Russia also uses the Palestinian-Israeli conflict as a powerful tool to combat US hegemony and promote Russia’s global strategy. During the Obama administration, U.S. influence in the Middle East declined. After Biden came to power, he promoted the transformation of the U.S. Middle East strategy and adopted a strategic tone of “overall contraction and limited intervention.” Facing the new geopolitical environment, the United States cannot “cover the sky with one hand” as it did at the end of the Cold War. It must engage in dialogue with Russia to jointly respond to new security challenges. For Russia, it will not be satisfied with just achieving a “breakout” in the Middle East, but will continue to plan a larger strategic framework. During this round of conflicts, Putin bluntly stated that “the United States has been inciting conflicts around the world and profiting from them. The American political elite and its vassals are the biggest beneficiaries of global instability.” During this round of Palestinian-Israeli conflicts, Russia actively communicated with Turkey, Iran and other countries. At the same time, it condemned the West’s “deliberate silence” on Israel’s war atrocities and accused the West of different standards for treating the conflicts between Russia and Ukraine and the Palestinian-Israeli conflicts. Russia’s move is intended to unite most countries that have conflicts with the West and make it an important position in the confrontation between Russia and the West.
  In addition, Russia has taken advantage of the West’s weakening attention on Ukraine to gain battlefield advantages. Since the outbreak of the current Palestinian-Israeli conflict, attention has been paid to whether the West, especially the United States, aid to Israel will occupy or affect its share of aid to Ukraine. Although top US officials, including Biden and Blinken, have repeatedly stated that the United States has the absolute ability to assist Ukraine and Israel at the same time, this is not the case. US State Department spokesman Kirby said that 96% of the cumulative US aid funds allocated to Ukraine have been used up, and future US aid to Ukraine will rely on special presidential appropriations. Of the $105 billion in special appropriations previously proposed by the Biden administration, $61.4 billion was used to assist Ukraine and $14.3 billion was used for military aid to Israel. On October 30, Republicans who controlled the U.S. House of Representatives proposed a bill to agree to the Biden administration’s request for a special appropriation of US$14.3 billion in military aid to Israel. However, they did not respond to the request for aid to Ukraine, arguing that aid to Ukraine and aid to Israel were inconsistent with each other. parts should be considered separately. New House Speaker Mike Johnson said strengthening support for Israel should be considered a national security priority. Ukraine is very worried about this. Ukrainian President Zelensky has repeatedly called on the West not to pay too much attention to the Palestinian-Israeli conflict, emphasizing that Ukraine’s current counterattack is in a difficult stage. Unless the West upgrades the weapons it provides, it will be difficult for Ukraine to achieve a breakthrough. Against this background, the balance of power on the Ukrainian battlefield may change. Russia will make full use of the chaos in the Middle East to distract the United States from its efforts.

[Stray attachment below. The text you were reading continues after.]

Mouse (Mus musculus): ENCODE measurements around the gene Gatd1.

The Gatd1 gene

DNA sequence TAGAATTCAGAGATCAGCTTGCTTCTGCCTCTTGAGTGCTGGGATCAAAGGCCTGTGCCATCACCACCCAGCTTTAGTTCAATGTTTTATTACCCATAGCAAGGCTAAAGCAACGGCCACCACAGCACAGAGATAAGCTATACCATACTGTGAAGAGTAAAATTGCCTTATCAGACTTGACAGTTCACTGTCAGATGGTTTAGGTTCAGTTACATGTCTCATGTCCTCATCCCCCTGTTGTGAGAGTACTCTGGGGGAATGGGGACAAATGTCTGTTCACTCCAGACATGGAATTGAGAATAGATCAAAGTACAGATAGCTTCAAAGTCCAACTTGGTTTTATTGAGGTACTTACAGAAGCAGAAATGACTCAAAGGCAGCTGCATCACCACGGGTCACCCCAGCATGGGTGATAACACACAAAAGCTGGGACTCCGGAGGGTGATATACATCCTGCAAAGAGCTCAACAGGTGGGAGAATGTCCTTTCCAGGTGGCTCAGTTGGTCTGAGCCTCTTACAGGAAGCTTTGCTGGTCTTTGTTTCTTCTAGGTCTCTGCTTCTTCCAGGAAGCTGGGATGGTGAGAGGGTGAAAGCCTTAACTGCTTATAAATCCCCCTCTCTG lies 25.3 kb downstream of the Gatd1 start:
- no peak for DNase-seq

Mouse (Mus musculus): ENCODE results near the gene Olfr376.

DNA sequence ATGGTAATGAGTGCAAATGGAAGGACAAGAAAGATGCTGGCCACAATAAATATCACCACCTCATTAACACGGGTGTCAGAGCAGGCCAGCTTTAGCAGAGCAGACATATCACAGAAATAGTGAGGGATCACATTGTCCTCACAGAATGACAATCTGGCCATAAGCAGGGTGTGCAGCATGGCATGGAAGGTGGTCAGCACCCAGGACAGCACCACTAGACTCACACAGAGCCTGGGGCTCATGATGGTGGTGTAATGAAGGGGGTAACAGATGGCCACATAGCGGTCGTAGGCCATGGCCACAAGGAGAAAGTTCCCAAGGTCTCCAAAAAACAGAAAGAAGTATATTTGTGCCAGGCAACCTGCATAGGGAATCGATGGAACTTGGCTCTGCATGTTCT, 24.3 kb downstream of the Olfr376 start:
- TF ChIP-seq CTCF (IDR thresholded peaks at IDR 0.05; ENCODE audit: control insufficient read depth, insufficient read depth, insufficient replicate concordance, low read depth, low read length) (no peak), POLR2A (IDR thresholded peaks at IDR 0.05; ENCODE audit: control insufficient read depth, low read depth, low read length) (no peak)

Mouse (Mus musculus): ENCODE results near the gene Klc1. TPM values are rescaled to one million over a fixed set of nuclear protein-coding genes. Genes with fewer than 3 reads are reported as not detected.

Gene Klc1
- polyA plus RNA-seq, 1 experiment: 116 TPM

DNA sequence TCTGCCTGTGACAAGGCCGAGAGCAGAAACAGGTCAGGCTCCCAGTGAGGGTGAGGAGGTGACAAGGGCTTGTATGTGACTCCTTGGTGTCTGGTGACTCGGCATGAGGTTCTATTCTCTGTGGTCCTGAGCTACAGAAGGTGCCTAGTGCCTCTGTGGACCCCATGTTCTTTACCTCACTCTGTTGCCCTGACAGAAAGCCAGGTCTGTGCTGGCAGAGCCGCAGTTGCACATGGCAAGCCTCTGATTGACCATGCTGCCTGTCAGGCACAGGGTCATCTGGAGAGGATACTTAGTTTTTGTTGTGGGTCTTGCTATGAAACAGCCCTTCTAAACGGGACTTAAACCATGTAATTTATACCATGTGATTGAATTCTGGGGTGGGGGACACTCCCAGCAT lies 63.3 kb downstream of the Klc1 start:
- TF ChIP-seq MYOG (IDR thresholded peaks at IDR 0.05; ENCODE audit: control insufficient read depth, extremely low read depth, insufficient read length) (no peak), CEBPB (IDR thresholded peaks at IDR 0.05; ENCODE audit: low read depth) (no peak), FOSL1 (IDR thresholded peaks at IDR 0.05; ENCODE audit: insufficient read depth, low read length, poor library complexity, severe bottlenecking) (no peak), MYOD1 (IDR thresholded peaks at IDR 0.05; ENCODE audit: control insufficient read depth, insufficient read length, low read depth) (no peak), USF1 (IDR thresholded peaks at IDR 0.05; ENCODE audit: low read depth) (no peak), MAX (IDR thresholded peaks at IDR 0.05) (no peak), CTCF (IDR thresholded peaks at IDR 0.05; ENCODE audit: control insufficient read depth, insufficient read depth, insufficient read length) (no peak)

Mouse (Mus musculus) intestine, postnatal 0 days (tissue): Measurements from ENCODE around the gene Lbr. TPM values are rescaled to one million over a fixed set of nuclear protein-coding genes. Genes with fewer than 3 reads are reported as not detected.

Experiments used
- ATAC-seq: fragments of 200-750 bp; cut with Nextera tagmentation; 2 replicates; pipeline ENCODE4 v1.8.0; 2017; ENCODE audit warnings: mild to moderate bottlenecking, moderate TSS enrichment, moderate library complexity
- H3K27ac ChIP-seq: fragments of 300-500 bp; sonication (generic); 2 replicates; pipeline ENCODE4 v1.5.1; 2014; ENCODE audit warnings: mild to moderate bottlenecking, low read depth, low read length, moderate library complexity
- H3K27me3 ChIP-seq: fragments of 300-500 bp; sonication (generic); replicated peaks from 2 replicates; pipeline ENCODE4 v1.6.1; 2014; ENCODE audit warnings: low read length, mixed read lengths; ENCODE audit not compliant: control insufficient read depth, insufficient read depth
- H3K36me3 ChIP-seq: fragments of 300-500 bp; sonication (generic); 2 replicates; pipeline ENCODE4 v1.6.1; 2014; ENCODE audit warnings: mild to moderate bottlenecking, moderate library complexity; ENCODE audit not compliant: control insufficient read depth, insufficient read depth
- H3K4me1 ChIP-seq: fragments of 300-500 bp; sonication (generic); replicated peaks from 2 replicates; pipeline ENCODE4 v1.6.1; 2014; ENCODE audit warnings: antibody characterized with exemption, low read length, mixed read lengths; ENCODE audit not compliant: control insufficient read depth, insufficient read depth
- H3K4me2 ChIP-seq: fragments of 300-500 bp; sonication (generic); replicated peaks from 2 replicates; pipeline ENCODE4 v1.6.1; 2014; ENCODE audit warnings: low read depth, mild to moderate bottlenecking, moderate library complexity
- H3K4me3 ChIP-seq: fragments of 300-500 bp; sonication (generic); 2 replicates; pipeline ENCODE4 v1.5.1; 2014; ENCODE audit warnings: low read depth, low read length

The future direction of Russia’s Middle East policy